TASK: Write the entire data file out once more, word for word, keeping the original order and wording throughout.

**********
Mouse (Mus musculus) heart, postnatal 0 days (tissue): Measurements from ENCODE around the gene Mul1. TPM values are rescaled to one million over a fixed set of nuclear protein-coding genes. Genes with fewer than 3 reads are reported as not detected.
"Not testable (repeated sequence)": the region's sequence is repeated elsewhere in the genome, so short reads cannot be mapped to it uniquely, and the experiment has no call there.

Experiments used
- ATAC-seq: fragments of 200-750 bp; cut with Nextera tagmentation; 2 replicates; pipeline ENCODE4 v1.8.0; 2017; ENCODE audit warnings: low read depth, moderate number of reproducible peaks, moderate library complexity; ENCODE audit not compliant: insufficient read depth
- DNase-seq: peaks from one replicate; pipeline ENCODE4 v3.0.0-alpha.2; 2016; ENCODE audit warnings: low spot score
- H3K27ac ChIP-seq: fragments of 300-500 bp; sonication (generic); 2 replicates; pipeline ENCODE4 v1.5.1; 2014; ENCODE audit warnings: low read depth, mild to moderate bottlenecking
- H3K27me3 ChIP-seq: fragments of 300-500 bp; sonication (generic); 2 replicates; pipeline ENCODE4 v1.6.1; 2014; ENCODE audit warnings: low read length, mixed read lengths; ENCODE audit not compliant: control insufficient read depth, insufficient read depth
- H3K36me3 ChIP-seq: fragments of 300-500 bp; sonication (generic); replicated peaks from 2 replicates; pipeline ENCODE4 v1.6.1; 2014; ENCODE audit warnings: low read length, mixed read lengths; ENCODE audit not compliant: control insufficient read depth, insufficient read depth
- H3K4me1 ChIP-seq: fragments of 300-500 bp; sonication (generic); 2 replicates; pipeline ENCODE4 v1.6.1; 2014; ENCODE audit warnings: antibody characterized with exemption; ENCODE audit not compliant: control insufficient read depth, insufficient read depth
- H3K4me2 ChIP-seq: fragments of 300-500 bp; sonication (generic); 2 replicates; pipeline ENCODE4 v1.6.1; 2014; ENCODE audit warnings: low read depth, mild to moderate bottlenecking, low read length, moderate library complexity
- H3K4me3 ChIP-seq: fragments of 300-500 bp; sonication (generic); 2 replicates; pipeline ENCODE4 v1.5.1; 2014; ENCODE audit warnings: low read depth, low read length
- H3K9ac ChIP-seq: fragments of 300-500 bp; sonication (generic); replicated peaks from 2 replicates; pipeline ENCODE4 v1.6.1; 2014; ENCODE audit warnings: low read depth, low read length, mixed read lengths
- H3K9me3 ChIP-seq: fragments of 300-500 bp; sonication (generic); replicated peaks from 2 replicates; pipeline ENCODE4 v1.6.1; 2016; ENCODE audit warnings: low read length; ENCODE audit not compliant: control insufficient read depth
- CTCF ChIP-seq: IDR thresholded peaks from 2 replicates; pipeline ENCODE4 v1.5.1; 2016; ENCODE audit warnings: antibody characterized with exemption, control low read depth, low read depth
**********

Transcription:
Mouse (Mus musculus) heart, postnatal 0 days (tissue): Measurements from ENCODE around the gene Mul1. TPM values are rescaled to one million over a fixed set of nuclear protein-coding genes. Genes with fewer than 3 reads are reported as not detected.
"Not testable (repeated sequence)": the region's sequence is repeated elsewhere in the genome, so short reads cannot be mapped to it uniquely, and the experiment has no call there.

Experiments used
- ATAC-seq: fragments of 200-750 bp; cut with Nextera tagmentation; 2 replicates; pipeline ENCODE4 v1.8.0; 2017; ENCODE audit warnings: low read depth, moderate number of reproducible peaks, moderate library complexity; ENCODE audit not compliant: insufficient read depth
- DNase-seq: peaks from one replicate; pipeline ENCODE4 v3.0.0-alpha.2; 2016; ENCODE audit warnings: low spot score
- H3K27ac ChIP-seq: fragments of 300-500 bp; sonication (generic); 2 replicates; pipeline ENCODE4 v1.5.1; 2014; ENCODE audit warnings: low read depth, mild to moderate bottlenecking
- H3K27me3 ChIP-seq: fragments of 300-500 bp; sonication (generic); 2 replicates; pipeline ENCODE4 v1.6.1; 2014; ENCODE audit warnings: low read length, mixed read lengths; ENCODE audit not compliant: control insufficient read depth, insufficient read depth
- H3K36me3 ChIP-seq: fragments of 300-500 bp; sonication (generic); replicated peaks from 2 replicates; pipeline ENCODE4 v1.6.1; 2014; ENCODE audit warnings: low read length, mixed read lengths; ENCODE audit not compliant: control insufficient read depth, insufficient read depth
- H3K4me1 ChIP-seq: fragments of 300-500 bp; sonication (generic); 2 replicates; pipeline ENCODE4 v1.6.1; 2014; ENCODE audit warnings: antibody characterized with exemption; ENCODE audit not compliant: control insufficient read depth, insufficient read depth
- H3K4me2 ChIP-seq: fragments of 300-500 bp; sonication (generic); 2 replicates; pipeline ENCODE4 v1.6.1; 2014; ENCODE audit warnings: low read depth, mild to moderate bottlenecking, low read length, moderate library complexity
- H3K4me3 ChIP-seq: fragments of 300-500 bp; sonication (generic); 2 replicates; pipeline ENCODE4 v1.5.1; 2014; ENCODE audit warnings: low read depth, low read length
- H3K9ac ChIP-seq: fragments of 300-500 bp; sonication (generic); replicated peaks from 2 replicates; pipeline ENCODE4 v1.6.1; 2014; ENCODE audit warnings: low read depth, low read length, mixed read lengths
- H3K9me3 ChIP-seq: fragments of 300-500 bp; sonication (generic); replicated peaks from 2 replicates; pipeline ENCODE4 v1.6.1; 2016; ENCODE audit warnings: low read length; ENCODE audit not compliant: control insufficient read depth
- CTCF ChIP-seq: IDR thresholded peaks from 2 replicates; pipeline ENCODE4 v1.5.1; 2016; ENCODE audit warnings: antibody characterized with exemption, control low read depth, low read depth